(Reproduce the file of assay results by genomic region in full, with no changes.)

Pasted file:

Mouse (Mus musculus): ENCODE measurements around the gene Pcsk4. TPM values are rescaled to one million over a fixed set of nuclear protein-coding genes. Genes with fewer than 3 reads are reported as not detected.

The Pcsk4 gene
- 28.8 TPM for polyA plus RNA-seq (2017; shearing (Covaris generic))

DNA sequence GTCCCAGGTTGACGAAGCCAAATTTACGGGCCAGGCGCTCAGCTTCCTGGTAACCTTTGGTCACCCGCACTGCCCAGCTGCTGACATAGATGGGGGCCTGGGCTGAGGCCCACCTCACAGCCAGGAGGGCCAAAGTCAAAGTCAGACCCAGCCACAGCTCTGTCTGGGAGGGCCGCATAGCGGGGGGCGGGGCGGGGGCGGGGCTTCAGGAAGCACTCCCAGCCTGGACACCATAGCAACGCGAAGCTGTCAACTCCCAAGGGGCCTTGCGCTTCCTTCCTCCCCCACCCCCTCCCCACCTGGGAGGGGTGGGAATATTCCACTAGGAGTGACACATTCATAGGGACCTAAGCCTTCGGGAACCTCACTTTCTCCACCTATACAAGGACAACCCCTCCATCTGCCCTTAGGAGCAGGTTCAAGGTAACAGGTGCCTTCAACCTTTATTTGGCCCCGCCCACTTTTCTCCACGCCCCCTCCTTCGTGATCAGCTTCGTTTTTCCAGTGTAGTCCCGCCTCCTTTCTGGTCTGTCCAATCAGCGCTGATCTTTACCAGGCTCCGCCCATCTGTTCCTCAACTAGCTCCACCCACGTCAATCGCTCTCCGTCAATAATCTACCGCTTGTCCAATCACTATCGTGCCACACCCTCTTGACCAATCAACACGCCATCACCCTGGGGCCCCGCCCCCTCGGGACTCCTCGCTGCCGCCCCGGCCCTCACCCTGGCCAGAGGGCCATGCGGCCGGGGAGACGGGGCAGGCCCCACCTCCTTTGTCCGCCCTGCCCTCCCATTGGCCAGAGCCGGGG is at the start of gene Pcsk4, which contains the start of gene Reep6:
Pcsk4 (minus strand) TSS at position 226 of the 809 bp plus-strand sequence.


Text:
Mouse (Mus musculus): ENCODE measurements around the gene Pcsk4. TPM values are rescaled to one million over a fixed set of nuclear protein-coding genes. Genes with fewer than 3 reads are reported as not detected.

The Pcsk4 gene
- 28.8 TPM for polyA plus RNA-seq (2017; shearing (Covaris generic))

DNA sequence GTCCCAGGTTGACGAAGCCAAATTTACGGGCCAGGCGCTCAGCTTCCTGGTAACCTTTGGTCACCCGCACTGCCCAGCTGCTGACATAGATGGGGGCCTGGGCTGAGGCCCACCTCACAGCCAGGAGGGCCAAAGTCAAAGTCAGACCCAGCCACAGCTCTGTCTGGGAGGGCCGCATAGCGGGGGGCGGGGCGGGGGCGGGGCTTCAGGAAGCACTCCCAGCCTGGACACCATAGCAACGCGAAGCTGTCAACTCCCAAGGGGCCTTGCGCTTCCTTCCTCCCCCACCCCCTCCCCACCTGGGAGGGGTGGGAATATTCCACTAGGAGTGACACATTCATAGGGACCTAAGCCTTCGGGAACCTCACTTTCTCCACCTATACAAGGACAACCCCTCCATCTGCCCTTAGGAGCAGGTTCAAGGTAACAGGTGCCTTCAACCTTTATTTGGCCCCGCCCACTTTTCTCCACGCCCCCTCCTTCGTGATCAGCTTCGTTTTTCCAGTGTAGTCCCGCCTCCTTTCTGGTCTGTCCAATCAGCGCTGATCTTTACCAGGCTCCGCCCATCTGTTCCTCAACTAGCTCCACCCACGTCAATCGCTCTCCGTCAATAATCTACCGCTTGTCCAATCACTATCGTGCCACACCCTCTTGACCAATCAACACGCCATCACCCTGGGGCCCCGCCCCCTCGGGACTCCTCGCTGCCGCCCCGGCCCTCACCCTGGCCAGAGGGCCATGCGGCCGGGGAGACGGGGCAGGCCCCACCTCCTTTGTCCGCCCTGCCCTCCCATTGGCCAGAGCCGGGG is at the start of gene Pcsk4, which contains the start of gene Reep6:
Pcsk4 (minus strand) TSS at position 226 of the 809 bp plus-strand sequence.